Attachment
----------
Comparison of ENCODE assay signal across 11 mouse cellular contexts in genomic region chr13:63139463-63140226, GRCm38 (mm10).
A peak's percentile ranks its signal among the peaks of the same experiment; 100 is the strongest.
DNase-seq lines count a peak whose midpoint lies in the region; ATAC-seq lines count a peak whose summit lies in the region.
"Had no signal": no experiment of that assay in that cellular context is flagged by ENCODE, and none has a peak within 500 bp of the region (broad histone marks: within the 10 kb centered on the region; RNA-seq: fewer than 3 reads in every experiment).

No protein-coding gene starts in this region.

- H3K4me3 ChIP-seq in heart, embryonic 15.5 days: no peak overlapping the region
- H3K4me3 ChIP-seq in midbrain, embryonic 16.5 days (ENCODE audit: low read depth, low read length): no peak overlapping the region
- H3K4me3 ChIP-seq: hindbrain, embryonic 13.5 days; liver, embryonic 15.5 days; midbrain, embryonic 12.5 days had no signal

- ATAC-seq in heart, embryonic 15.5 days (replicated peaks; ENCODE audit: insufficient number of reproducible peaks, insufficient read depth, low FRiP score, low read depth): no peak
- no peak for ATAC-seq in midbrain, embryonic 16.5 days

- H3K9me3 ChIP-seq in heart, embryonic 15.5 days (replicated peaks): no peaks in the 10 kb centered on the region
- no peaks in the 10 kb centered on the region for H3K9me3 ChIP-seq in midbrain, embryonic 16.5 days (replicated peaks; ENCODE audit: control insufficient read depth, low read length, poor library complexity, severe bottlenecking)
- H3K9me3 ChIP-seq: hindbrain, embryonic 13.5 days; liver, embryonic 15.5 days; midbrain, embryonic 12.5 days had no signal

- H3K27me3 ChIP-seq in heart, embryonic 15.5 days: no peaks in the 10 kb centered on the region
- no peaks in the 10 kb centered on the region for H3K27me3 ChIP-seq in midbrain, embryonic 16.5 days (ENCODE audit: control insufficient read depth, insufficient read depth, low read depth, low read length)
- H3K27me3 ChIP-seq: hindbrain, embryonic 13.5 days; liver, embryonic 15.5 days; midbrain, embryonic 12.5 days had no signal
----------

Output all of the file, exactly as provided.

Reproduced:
Comparison of ENCODE assay signal across 11 mouse cellular contexts in genomic region chr13:63139463-63140226, GRCm38 (mm10).
A peak's percentile ranks its signal among the peaks of the same experiment; 100 is the strongest.
DNase-seq lines count a peak whose midpoint lies in the region; ATAC-seq lines count a peak whose summit lies in the region.
"Had no signal": no experiment of that assay in that cellular context is flagged by ENCODE, and none has a peak within 500 bp of the region (broad histone marks: within the 10 kb centered on the region; RNA-seq: fewer than 3 reads in every experiment).

No protein-coding gene starts in this region.

- H3K4me3 ChIP-seq in heart, embryonic 15.5 days: no peak overlapping the region
- H3K4me3 ChIP-seq in midbrain, embryonic 16.5 days (ENCODE audit: low read depth, low read length): no peak overlapping the region
- H3K4me3 ChIP-seq: hindbrain, embryonic 13.5 days; liver, embryonic 15.5 days; midbrain, embryonic 12.5 days had no signal

- ATAC-seq in heart, embryonic 15.5 days (replicated peaks; ENCODE audit: insufficient number of reproducible peaks, insufficient read depth, low FRiP score, low read depth): no peak
- no peak for ATAC-seq in midbrain, embryonic 16.5 days

- H3K9me3 ChIP-seq in heart, embryonic 15.5 days (replicated peaks): no peaks in the 10 kb centered on the region
- no peaks in the 10 kb centered on the region for H3K9me3 ChIP-seq in midbrain, embryonic 16.5 days (replicated peaks; ENCODE audit: control insufficient read depth, low read length, poor library complexity, severe bottlenecking)
- H3K9me3 ChIP-seq: hindbrain, embryonic 13.5 days; liver, embryonic 15.5 days; midbrain, embryonic 12.5 days had no signal

- H3K27me3 ChIP-seq in heart, embryonic 15.5 days: no peaks in the 10 kb centered on the region
- no peaks in the 10 kb centered on the region for H3K27me3 ChIP-seq in midbrain, embryonic 16.5 days (ENCODE audit: control insufficient read depth, insufficient read depth, low read depth, low read length)
- H3K27me3 ChIP-seq: hindbrain, embryonic 13.5 days; liver, embryonic 15.5 days; midbrain, embryonic 12.5 days had no signal